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Publication numberUS5713008 A
Publication typeGrant
Application numberUS 08/486,006
Publication dateJan 27, 1998
Filing dateJun 8, 1995
Priority dateJun 8, 1995
Fee statusPaid
Publication number08486006, 486006, US 5713008 A, US 5713008A, US-A-5713008, US5713008 A, US5713008A
InventorsSam L. Falkner
Original AssigneeSun Microsystems
Export CitationBiBTeX, EndNote, RefMan
External Links: USPTO, USPTO Assignment, Espacenet
Determination of working sets by logging and simulating filesystem operations
US 5713008 A
Abstract
A method and apparatus for determining the size of a file cache for storing data is described. The method includes activating a filesystem logging mechanism to monitor filesystem transactions performed on the computer by the user. Next, a file cache is provided under computer control for storing at least a portion of at least one computer file. Also, a filesystem log file is provided for storing records of filesystem transactions invoked by the computer. A user work cycle is then performed during which the filesystem logging mechanism monitors filesystem transactions invoked by the computer and stores records of certain filesystem transactions to the filesystem log file. Finally, the size of the file cache required to store the information cached during the work cycle is determined by processing the log file. Also provided is a computer program product having computer readable code for determining the size of a file cache.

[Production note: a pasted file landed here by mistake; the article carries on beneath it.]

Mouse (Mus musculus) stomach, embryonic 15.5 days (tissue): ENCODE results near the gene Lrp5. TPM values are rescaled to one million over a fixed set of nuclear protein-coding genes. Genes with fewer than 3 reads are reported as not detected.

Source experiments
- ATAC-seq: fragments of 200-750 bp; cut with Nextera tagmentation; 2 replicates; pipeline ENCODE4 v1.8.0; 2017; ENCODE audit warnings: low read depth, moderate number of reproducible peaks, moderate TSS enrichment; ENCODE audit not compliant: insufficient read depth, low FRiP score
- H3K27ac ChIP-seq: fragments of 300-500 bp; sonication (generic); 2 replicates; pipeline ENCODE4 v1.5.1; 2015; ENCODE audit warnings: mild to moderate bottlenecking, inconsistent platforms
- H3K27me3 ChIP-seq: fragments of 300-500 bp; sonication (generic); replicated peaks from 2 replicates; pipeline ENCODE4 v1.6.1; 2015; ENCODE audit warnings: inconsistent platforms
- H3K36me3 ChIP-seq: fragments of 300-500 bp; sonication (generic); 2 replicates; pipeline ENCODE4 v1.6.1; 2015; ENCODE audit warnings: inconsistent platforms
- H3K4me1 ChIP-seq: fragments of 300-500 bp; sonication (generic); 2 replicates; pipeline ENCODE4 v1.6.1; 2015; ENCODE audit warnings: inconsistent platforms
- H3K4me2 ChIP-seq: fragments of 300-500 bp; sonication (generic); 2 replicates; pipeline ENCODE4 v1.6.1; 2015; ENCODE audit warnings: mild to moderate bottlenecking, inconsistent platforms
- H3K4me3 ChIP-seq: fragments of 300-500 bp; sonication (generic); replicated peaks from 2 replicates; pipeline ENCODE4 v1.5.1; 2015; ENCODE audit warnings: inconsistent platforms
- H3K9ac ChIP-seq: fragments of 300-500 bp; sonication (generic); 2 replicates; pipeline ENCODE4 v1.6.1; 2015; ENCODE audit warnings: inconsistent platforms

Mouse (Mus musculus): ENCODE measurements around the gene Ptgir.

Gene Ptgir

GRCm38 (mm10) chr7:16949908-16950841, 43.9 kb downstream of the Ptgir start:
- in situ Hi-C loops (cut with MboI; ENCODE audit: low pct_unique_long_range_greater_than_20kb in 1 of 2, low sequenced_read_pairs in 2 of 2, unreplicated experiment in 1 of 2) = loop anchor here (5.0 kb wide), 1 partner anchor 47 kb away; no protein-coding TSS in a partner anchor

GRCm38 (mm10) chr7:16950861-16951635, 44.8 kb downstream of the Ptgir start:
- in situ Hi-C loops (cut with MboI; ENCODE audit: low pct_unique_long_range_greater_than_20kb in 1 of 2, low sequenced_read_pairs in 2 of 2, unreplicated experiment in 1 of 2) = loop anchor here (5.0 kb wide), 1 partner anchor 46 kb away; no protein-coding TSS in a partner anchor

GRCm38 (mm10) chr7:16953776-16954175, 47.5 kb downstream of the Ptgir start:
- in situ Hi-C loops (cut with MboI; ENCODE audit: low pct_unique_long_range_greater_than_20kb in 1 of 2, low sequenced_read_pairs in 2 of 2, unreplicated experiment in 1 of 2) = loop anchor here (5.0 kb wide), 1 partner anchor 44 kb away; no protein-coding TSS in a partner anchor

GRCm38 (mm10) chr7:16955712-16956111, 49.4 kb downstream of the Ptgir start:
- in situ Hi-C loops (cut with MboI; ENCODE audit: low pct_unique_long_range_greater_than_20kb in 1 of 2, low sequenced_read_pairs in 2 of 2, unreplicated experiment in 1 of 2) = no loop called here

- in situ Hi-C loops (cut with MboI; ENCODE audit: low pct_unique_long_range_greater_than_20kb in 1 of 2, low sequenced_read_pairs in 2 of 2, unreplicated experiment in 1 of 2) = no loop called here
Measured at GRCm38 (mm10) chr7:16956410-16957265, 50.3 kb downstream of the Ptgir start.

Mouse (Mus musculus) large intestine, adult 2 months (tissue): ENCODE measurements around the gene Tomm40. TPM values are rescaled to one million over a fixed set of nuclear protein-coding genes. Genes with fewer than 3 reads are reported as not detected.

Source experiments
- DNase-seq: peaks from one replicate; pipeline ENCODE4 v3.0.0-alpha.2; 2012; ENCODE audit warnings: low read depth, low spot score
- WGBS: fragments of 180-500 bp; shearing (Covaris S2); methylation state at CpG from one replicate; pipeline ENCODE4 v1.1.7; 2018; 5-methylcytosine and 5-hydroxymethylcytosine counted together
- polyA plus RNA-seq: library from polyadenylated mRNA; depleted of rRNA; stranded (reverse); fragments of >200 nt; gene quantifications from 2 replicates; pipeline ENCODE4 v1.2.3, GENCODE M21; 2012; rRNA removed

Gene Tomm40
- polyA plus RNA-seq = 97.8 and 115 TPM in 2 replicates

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Claims(30)
What is claimed is:
1. A computer-implemented method for determining the size of a file cache on a computer, the computer-implemented method comprising the computer-implemented steps of:
activating a filesystem logging mechanism under computer control to monitor filesystem transactions performed on the computer;
providing under computer control a file cache for storing at least a portion of at least one computer file and a filesystem log file for storing records of filesystem transactions invoked by the computer;
performing under computer control a user work cycle during which user work cycle the filesystem logging mechanism monitors under computer control filesystem transactions invoked by the computer and stores records of certain filesystem transactions to the filesystem log file; and
determining under computer control an appropriate size of the file cache based at least in part on the records stored in the filesystem log file.
2. The computer-implemented method as recited in claim 1, wherein the step of activating a filesystem logging mechanism includes the computer-implemented steps of:
a) determining under computer control whether a prior file cache exists in memory associated with the computer; and
b) mounting under computer control a filesystem, wherein the step of mounting includes identifying the file cache as the location for storing data transferred from the filesystem to the computer.
3. The computer-implemented method as recited in claim 2, further including the step of creating a file cache under computer control in response to a determination that a file cache does not exist in memory associated with the computer.